Goldschneider had been battling an eating disorder for nearly two decades, a revelation she wouldn’t share with her castmates or the audience until season 12, which aired in 2022. She begins her new book, The Weight of Beautiful, by looking back on the moment Jennifer Aydin called out her anorexia in front of the Bravo cameras for the first time in her new book.
Read on for an exclusive first excerpt of The Weight of Beautiful, out Tuesday, September 26, and available for pre-order now.
Cast trips were the hardest parts of every season because there were so many meals to manage and so many excuses to make, and I couldn’t just go home and not eat in private. I had two jobs on cast trips: the first was to film a reality show, and the second was to eat enough to make sure no one thought I had a problem, without eating so much that my life would fall apart. The latter job was unquestionably harder.
Bravo fans, it’s time to head back to the Garden State because The Real Housewives of New Jersey is officially returning for season 14. Season 13 ended on a heated note when costars (and sisters-in-law) Teresa Giudice and Melissa Gorga nearly came to blows over their ongoing feud at the tell-all reunion. Rumors previously circulated […]
Before these trips, I always made a plan with a detailed schedule of calories rationed throughout the day, excuses to avoid unsafe foods, foods I could eat in a multitude of situations, and a strategy to compensate for any missed cardio sessions. The rules were all written down in my food diary, so I could go back at any point to check that I’d made no mistakes with anything I ate that day. And it was working, I thought. Two years into being a Housewife, and no one had noticed I was sick. No one had noticed I was torturing myself every minute of every day or that I was famished while I moved the food on my plate to get to the lettuce. No one had noticed I was anorexic.
And then they did.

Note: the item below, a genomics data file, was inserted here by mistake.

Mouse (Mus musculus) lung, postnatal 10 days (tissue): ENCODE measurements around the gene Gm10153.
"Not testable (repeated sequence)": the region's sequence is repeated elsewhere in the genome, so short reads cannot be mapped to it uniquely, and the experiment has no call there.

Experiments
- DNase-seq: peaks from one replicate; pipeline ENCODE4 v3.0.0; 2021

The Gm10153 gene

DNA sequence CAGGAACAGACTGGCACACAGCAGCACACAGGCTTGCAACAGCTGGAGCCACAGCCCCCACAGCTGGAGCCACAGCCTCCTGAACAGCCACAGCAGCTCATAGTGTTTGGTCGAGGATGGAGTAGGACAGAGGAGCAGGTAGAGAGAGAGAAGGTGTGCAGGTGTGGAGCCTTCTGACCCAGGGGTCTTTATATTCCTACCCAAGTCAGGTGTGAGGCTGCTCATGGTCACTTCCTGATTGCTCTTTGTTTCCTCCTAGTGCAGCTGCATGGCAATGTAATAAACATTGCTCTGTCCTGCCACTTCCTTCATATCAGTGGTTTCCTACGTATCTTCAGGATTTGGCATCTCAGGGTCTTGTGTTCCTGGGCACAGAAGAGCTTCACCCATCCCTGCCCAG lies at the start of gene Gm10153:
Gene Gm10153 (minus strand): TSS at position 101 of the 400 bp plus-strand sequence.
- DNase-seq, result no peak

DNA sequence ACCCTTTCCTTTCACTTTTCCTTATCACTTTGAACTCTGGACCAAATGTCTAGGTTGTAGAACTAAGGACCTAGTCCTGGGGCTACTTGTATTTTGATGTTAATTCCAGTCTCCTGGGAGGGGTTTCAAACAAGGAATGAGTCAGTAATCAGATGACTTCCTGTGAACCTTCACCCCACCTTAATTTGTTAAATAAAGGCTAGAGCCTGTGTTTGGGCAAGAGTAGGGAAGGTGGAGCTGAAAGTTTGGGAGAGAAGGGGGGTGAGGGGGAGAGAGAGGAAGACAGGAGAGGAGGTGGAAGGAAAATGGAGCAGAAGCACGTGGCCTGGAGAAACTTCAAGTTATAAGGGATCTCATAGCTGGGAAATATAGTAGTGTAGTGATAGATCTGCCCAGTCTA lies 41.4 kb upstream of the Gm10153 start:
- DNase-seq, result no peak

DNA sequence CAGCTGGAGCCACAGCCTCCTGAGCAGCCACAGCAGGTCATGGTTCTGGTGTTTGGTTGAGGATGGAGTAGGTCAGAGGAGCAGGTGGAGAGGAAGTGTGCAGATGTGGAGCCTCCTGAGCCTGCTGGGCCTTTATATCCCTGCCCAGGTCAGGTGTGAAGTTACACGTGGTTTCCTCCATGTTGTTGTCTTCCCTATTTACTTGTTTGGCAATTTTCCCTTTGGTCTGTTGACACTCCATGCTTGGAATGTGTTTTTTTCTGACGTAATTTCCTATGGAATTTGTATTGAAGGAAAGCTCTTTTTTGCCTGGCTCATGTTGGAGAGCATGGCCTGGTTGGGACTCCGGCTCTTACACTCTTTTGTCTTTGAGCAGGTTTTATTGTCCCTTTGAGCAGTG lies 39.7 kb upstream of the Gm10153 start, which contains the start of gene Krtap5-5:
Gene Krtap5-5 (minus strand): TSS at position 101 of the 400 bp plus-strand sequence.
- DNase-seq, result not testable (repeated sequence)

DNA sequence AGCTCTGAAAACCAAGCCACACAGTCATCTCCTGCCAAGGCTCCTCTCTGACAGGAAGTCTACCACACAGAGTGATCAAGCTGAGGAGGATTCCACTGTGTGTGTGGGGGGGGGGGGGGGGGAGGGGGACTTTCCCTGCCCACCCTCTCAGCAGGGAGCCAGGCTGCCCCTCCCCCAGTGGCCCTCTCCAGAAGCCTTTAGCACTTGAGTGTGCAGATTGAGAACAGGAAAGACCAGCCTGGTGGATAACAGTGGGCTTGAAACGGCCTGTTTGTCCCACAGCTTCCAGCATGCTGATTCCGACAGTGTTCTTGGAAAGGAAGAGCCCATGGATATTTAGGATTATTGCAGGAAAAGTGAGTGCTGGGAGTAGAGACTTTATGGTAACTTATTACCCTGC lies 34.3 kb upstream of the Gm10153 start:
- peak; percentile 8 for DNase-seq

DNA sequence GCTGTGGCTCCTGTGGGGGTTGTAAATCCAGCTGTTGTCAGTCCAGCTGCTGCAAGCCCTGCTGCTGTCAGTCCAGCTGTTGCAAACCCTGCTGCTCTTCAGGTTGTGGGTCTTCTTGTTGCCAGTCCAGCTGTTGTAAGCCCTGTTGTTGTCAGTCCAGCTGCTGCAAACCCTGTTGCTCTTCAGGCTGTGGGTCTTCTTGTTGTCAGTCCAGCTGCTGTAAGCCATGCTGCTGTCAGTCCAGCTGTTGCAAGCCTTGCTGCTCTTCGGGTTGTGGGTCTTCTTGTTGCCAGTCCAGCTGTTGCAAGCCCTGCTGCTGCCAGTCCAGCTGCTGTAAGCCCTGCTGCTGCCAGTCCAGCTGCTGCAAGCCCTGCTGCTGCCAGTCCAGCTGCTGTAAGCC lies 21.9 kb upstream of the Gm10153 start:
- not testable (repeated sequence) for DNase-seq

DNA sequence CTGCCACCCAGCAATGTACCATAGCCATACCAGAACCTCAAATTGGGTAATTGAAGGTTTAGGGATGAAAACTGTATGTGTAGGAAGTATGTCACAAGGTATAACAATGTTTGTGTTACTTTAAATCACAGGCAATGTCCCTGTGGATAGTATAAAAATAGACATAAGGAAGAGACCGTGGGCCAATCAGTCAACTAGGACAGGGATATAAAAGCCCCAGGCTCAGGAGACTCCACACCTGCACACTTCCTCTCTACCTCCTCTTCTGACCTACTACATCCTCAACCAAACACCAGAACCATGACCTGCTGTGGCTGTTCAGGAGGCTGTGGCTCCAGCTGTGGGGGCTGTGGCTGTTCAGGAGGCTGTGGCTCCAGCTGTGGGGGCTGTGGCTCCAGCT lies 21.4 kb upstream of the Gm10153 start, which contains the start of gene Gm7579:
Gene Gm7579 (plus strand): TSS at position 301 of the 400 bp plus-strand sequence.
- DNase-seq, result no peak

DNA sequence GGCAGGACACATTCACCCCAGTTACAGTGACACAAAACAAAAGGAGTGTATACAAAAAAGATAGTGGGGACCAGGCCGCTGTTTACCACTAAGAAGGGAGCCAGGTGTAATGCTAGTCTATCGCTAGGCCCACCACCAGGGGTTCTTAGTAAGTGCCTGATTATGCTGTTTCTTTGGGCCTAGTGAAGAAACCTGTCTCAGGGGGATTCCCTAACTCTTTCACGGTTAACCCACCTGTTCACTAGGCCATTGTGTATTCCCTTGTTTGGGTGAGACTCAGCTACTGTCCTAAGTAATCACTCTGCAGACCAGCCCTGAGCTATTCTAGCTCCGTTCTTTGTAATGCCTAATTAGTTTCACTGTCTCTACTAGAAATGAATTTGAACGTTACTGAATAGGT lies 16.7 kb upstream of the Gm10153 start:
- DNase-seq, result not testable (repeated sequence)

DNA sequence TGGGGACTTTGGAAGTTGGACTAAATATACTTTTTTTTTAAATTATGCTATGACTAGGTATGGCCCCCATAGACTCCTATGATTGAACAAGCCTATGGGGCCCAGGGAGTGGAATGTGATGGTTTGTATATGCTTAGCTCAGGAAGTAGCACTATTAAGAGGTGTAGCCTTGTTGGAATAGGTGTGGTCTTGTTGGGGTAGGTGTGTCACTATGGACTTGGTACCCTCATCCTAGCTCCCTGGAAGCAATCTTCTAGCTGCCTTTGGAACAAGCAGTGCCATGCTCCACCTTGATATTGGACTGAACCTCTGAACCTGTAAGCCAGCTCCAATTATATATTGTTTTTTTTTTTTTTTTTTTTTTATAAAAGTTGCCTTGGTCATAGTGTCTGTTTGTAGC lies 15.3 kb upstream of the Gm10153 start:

“Margaret [Josephs] said you have issues with food,” Jennifer, one of my castmates, suddenly announced to the table, and I wondered if my world was about to crumble.
Maybe this was my chance to confess everything. For a split second, I considered it. The same way that, when you’re driving over a bridge, you think for a split second about what might happen if you veer hard to the right. The world would end, at least as you know it, so of course you’d never do it. But for a second, you let yourself wonder about it. It was the first time since I 2 started all of this toxic shit — since my doctor had encouraged my first starvation diet when I was seventeen and I was desperate to be anything other than the heavy, invisible girl in the halls of my high school — that anyone who actually knew me had called me out on my behavior around food. It was the first time in years that I was being questioned as to whether I was sick. And it was taking place on national television. Ambushing someone when they least expect it is reality-show gold.
I could’ve come clean, but I wasn’t ready to let go of anorexia. I hated it deeply, I hated the pain and the endless thoughts and the hold it had on everything in my life, but I also needed it. Anorexia was the only thing that gave me control when everything else felt out of my control, and it was the only thing that let me run so far away from the person I used to be that I was no longer recognizable. I traded everything—my health, my sanity, my ability to socialize without anxiety—to hold on to my eating disorder. I gave it everything, and in return, it let the old me disappear.
I lived a life dominated by starvation, where no one dared to ask me if I needed help. For almost two decades, my diet followed a strict set of rules that were never stretched or broken, bound to maintaining a dangerously low body weight. There was no flexibility, there were no days off from exercise, there were no indulgences. And for all that time, through dating and marriage, infertility, parenting, and eventual fame, it was all done in secret.
And now here I was, living in hiding while in front of the cameras on one of the world’s most popular reality shows, facing millions of people every week who somehow, without really knowing me, came to know my truth. I could no longer hide my brutal struggle with an eating disorder — a struggle that impacts thirty million Americans, fueled by diet culture, social media, and the dangerous promise of perfection.
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This is my story, but it is also the story of millions of people like me, suffering in silence and striving to lead healthy, happy lives in recovery from eating disorders. My story is for all of us.